Southern hemisphere rugby’s push for a global calendar has been batted away by European clubs, drawing a sharp rebuke from the New Zealand boss.
NZ Rugby chief executive Mark Robinson criticised the unwillingness for change from English and French club bosses which has once again put the long-held goal of aligning the hemispheres on hold.
An international forum ended in stalemate after representatives of the cash-rich clubs said they wouldn’t agree to shifting the July Test window in the south to October.
Such a move would open up an improved Super Rugby model and allow New Zealand and Australia to run other domestic competitions without impediment.
It would set up Test fixtures in October and November, creating the possibility of a sponsor-friendly global tournament.
Robinson said the clubs’ stance was lamentable given the coronavirus pandemic had created a “once in 100 year opportunity” to reshape a calendar that had inherent shortcomings.
“We’d have hoped that they might come to the table with a little more compromise,” Robinson told reporters.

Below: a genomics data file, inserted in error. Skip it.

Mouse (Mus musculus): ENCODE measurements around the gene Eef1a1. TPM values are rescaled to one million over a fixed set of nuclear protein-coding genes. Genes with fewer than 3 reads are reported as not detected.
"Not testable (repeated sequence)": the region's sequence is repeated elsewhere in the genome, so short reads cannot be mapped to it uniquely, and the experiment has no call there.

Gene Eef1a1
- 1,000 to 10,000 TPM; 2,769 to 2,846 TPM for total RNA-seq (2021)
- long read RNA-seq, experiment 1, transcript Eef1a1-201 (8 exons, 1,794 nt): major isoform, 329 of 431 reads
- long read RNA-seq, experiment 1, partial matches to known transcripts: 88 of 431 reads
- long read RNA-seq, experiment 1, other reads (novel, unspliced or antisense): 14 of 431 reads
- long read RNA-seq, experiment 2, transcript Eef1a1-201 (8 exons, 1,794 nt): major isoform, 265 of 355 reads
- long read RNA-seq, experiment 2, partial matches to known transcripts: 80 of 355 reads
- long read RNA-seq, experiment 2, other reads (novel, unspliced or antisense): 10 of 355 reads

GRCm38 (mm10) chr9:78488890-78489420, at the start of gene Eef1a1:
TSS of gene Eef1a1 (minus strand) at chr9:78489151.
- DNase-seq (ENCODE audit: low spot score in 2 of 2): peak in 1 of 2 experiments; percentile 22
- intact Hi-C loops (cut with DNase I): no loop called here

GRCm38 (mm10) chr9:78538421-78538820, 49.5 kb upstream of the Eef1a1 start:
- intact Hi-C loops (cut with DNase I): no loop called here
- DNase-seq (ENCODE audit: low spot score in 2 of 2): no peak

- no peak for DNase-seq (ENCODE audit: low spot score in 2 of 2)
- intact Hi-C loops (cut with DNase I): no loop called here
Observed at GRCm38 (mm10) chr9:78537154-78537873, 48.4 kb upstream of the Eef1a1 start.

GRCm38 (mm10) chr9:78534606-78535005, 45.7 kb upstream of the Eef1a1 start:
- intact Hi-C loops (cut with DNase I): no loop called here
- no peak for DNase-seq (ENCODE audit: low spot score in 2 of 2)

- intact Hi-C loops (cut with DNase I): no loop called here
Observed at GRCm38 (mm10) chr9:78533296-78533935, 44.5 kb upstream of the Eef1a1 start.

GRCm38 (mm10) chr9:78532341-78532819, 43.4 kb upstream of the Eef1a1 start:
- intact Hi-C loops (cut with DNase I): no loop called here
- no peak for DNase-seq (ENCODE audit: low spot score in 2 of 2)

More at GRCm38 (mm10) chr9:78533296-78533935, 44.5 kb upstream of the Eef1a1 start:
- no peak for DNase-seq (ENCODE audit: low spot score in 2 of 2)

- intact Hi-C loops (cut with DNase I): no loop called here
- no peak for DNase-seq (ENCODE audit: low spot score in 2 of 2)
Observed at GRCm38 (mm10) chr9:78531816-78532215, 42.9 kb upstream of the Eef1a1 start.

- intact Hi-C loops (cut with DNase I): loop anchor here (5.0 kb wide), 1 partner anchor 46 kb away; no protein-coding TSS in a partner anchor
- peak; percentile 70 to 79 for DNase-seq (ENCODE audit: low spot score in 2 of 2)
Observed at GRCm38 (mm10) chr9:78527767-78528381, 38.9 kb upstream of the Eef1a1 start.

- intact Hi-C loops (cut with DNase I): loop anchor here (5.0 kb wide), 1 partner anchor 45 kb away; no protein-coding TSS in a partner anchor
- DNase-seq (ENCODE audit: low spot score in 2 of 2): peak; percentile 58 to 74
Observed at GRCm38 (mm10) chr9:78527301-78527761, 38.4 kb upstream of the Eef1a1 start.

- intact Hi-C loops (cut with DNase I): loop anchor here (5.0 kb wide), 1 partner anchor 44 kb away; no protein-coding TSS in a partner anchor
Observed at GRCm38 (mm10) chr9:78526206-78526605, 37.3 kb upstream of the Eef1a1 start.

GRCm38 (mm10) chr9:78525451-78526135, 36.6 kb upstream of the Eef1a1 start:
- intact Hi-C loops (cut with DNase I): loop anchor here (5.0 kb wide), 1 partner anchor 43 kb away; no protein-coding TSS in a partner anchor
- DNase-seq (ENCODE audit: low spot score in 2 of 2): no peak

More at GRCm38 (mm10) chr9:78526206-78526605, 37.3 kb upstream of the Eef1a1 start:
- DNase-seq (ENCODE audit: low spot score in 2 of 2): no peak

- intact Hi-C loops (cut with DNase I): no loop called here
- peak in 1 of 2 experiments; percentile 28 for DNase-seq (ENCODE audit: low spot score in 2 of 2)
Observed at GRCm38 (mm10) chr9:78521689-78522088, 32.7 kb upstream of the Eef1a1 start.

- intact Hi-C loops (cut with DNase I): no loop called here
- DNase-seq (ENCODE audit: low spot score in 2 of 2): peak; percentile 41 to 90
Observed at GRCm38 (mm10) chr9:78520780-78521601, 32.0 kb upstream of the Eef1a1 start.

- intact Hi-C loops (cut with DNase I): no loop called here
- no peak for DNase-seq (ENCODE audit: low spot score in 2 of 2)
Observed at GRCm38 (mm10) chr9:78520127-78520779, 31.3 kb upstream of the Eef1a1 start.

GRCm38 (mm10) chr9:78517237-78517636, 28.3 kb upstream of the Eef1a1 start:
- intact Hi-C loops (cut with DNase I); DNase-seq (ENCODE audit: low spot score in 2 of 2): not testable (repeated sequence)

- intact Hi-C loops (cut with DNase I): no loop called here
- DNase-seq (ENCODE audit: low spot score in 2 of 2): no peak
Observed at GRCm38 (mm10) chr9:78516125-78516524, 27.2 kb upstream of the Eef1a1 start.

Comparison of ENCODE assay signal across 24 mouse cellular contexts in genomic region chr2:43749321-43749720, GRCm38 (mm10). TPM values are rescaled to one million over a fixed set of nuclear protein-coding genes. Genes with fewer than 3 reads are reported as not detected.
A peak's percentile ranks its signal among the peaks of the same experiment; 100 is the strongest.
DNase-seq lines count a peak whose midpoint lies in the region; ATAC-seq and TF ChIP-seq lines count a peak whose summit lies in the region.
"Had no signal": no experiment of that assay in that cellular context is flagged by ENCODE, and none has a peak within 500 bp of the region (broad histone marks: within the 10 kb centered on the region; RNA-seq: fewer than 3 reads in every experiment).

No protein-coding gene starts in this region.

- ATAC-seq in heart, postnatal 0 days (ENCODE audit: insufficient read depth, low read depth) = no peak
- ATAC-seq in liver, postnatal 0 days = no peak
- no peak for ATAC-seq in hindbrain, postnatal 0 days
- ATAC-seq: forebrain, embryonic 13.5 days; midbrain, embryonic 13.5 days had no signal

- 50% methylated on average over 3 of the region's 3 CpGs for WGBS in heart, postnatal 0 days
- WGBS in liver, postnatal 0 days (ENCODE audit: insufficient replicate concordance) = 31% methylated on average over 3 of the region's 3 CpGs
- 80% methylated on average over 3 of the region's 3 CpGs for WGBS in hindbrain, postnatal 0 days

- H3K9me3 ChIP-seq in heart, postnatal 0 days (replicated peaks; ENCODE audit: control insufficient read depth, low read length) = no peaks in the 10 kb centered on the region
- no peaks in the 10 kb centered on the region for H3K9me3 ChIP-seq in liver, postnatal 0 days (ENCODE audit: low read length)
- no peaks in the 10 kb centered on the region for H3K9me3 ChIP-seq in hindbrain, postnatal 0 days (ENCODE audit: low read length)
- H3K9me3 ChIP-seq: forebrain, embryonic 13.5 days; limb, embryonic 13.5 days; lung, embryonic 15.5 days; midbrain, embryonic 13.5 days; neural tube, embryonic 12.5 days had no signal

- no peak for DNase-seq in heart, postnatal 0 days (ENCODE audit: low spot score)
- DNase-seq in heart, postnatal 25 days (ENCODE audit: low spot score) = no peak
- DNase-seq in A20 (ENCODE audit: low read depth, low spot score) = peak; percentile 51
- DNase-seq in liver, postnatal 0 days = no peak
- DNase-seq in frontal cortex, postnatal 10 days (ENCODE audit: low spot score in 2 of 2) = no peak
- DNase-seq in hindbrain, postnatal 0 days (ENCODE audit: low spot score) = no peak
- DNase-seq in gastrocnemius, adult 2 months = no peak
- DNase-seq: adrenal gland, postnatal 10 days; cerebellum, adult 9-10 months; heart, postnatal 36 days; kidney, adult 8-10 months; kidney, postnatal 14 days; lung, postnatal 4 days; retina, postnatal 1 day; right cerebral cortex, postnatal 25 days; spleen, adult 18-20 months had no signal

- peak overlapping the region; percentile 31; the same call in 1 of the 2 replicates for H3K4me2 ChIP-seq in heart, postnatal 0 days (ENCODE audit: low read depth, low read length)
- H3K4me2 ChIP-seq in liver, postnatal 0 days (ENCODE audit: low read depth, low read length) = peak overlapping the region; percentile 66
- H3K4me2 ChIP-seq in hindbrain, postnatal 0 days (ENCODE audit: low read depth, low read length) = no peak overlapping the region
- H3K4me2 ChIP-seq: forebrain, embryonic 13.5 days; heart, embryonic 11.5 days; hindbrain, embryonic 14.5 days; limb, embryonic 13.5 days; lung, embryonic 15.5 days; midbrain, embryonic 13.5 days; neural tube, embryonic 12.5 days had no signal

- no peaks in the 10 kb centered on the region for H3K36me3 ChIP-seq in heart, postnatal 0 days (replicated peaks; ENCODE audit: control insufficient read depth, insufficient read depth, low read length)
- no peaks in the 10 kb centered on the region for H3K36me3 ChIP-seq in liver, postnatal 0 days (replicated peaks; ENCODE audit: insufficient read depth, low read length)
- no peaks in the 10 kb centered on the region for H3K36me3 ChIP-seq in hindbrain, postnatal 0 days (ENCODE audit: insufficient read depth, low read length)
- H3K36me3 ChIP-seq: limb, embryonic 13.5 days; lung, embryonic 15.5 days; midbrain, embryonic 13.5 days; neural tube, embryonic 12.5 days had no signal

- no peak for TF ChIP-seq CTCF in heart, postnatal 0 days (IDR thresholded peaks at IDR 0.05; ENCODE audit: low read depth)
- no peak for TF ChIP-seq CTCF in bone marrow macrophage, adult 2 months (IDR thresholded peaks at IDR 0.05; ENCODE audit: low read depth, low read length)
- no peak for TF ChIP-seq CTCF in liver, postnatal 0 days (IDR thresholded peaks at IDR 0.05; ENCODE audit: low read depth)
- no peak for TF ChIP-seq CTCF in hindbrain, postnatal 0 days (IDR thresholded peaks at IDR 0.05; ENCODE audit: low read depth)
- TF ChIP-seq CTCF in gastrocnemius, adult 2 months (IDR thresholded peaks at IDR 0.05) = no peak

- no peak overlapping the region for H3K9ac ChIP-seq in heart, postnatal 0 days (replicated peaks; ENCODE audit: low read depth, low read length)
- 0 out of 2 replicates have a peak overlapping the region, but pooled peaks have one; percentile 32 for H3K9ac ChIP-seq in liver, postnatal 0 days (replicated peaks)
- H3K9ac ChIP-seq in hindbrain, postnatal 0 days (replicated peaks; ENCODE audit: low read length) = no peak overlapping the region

“There’s great alignment between World Rugby, the national unions and the players, to want to work towards something new and fresh. It makes sense comercially and for players and fans.”
The club opposition wasn’t unexpected, with reports leading up to the forum suggesting owners were worried their broadcast deals would be downsized.
They reportedly baulked at considering major concessions such starting club seasons in December or even March, making professional rugby a summer affair in the north.
Robinson said the best hope to get movement from club owners would now be through direct negotiations with the respective English and French national unions.
He noted the season for top club players in the north would typically comprise 42 weeks, something he said should prompt change.
“To talk about player welfare and talk about a season like that, to me, is a bit counter-intuitive.
“We just have to trust they have very good people at those national organisations that will keep working in the greater interest of the game.”